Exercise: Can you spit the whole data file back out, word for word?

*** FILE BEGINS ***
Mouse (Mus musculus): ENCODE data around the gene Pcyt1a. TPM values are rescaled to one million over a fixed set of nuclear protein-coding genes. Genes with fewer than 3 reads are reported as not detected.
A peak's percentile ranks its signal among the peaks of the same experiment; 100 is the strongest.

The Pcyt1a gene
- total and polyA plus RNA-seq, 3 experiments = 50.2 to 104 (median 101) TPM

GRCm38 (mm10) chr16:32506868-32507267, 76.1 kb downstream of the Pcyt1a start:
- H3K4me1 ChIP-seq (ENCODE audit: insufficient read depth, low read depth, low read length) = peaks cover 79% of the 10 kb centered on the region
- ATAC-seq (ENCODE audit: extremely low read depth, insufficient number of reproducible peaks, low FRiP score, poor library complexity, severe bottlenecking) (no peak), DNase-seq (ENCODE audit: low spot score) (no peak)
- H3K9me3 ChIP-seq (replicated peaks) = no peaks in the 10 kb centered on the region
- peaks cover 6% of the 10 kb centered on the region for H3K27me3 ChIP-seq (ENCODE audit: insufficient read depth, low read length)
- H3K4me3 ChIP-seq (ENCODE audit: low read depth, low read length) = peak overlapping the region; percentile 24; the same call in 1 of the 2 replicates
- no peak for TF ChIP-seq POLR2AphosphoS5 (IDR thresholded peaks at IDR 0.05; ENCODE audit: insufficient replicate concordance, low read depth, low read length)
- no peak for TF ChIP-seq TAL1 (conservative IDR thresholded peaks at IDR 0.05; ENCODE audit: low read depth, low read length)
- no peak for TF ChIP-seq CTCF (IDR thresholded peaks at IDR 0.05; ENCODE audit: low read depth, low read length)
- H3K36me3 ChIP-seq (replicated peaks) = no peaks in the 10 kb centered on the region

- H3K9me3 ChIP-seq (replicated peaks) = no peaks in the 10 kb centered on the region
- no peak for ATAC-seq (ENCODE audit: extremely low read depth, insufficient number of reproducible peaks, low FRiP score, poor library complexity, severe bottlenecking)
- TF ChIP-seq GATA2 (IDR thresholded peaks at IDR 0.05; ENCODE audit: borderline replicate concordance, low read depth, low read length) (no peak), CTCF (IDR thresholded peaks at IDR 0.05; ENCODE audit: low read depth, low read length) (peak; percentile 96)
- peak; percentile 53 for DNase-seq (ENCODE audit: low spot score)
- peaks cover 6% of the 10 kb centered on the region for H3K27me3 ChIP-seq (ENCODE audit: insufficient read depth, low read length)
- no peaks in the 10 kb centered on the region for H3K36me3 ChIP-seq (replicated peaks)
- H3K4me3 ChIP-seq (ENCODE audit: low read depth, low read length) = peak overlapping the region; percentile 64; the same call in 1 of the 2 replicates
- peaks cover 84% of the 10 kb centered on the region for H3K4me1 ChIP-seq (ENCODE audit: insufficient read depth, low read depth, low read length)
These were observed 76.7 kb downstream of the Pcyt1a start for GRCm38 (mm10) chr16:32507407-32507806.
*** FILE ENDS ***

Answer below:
Mouse (Mus musculus): ENCODE data around the gene Pcyt1a. TPM values are rescaled to one million over a fixed set of nuclear protein-coding genes. Genes with fewer than 3 reads are reported as not detected.
A peak's percentile ranks its signal among the peaks of the same experiment; 100 is the strongest.

The Pcyt1a gene
- total and polyA plus RNA-seq, 3 experiments = 50.2 to 104 (median 101) TPM

GRCm38 (mm10) chr16:32506868-32507267, 76.1 kb downstream of the Pcyt1a start:
- H3K4me1 ChIP-seq (ENCODE audit: insufficient read depth, low read depth, low read length) = peaks cover 79% of the 10 kb centered on the region
- ATAC-seq (ENCODE audit: extremely low read depth, insufficient number of reproducible peaks, low FRiP score, poor library complexity, severe bottlenecking) (no peak), DNase-seq (ENCODE audit: low spot score) (no peak)
- H3K9me3 ChIP-seq (replicated peaks) = no peaks in the 10 kb centered on the region
- peaks cover 6% of the 10 kb centered on the region for H3K27me3 ChIP-seq (ENCODE audit: insufficient read depth, low read length)
- H3K4me3 ChIP-seq (ENCODE audit: low read depth, low read length) = peak overlapping the region; percentile 24; the same call in 1 of the 2 replicates
- no peak for TF ChIP-seq POLR2AphosphoS5 (IDR thresholded peaks at IDR 0.05; ENCODE audit: insufficient replicate concordance, low read depth, low read length)
- no peak for TF ChIP-seq TAL1 (conservative IDR thresholded peaks at IDR 0.05; ENCODE audit: low read depth, low read length)
- no peak for TF ChIP-seq CTCF (IDR thresholded peaks at IDR 0.05; ENCODE audit: low read depth, low read length)
- H3K36me3 ChIP-seq (replicated peaks) = no peaks in the 10 kb centered on the region

- H3K9me3 ChIP-seq (replicated peaks) = no peaks in the 10 kb centered on the region
- no peak for ATAC-seq (ENCODE audit: extremely low read depth, insufficient number of reproducible peaks, low FRiP score, poor library complexity, severe bottlenecking)
- TF ChIP-seq GATA2 (IDR thresholded peaks at IDR 0.05; ENCODE audit: borderline replicate concordance, low read depth, low read length) (no peak), CTCF (IDR thresholded peaks at IDR 0.05; ENCODE audit: low read depth, low read length) (peak; percentile 96)
- peak; percentile 53 for DNase-seq (ENCODE audit: low spot score)
- peaks cover 6% of the 10 kb centered on the region for H3K27me3 ChIP-seq (ENCODE audit: insufficient read depth, low read length)
- no peaks in the 10 kb centered on the region for H3K36me3 ChIP-seq (replicated peaks)
- H3K4me3 ChIP-seq (ENCODE audit: low read depth, low read length) = peak overlapping the region; percentile 64; the same call in 1 of the 2 replicates
- peaks cover 84% of the 10 kb centered on the region for H3K4me1 ChIP-seq (ENCODE audit: insufficient read depth, low read depth, low read length)
These were observed 76.7 kb downstream of the Pcyt1a start for GRCm38 (mm10) chr16:32507407-32507806.